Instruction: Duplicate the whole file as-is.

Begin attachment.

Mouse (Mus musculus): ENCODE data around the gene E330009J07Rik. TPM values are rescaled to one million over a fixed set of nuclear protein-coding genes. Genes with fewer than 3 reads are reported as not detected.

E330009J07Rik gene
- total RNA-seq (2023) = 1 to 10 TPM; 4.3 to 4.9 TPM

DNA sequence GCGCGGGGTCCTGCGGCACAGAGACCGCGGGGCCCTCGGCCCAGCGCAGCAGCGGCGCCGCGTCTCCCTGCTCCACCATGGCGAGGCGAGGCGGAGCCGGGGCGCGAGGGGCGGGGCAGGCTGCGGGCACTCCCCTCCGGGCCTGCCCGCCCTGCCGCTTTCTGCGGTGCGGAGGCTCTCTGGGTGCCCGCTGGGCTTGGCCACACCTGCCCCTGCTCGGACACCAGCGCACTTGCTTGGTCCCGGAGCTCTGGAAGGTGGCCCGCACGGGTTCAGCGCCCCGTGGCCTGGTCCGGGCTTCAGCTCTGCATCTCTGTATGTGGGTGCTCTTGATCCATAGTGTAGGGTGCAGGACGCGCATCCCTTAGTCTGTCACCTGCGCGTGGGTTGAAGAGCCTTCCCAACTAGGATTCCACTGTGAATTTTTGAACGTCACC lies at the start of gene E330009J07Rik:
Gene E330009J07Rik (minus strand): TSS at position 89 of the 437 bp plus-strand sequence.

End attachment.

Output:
Mouse (Mus musculus): ENCODE data around the gene E330009J07Rik. TPM values are rescaled to one million over a fixed set of nuclear protein-coding genes. Genes with fewer than 3 reads are reported as not detected.

E330009J07Rik gene
- total RNA-seq (2023) = 1 to 10 TPM; 4.3 to 4.9 TPM

DNA sequence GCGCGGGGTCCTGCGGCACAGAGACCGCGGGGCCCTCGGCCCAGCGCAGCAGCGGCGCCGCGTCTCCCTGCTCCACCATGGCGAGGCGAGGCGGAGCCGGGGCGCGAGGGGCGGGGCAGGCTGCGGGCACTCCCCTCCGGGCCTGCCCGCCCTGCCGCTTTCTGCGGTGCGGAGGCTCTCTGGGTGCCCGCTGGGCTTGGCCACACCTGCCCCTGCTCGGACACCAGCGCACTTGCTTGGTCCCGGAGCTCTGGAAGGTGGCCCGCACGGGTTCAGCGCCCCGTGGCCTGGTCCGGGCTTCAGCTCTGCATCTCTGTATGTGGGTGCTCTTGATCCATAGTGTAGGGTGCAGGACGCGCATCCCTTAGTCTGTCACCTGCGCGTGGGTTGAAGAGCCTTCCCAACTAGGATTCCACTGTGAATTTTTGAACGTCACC lies at the start of gene E330009J07Rik:
Gene E330009J07Rik (minus strand): TSS at position 89 of the 437 bp plus-strand sequence.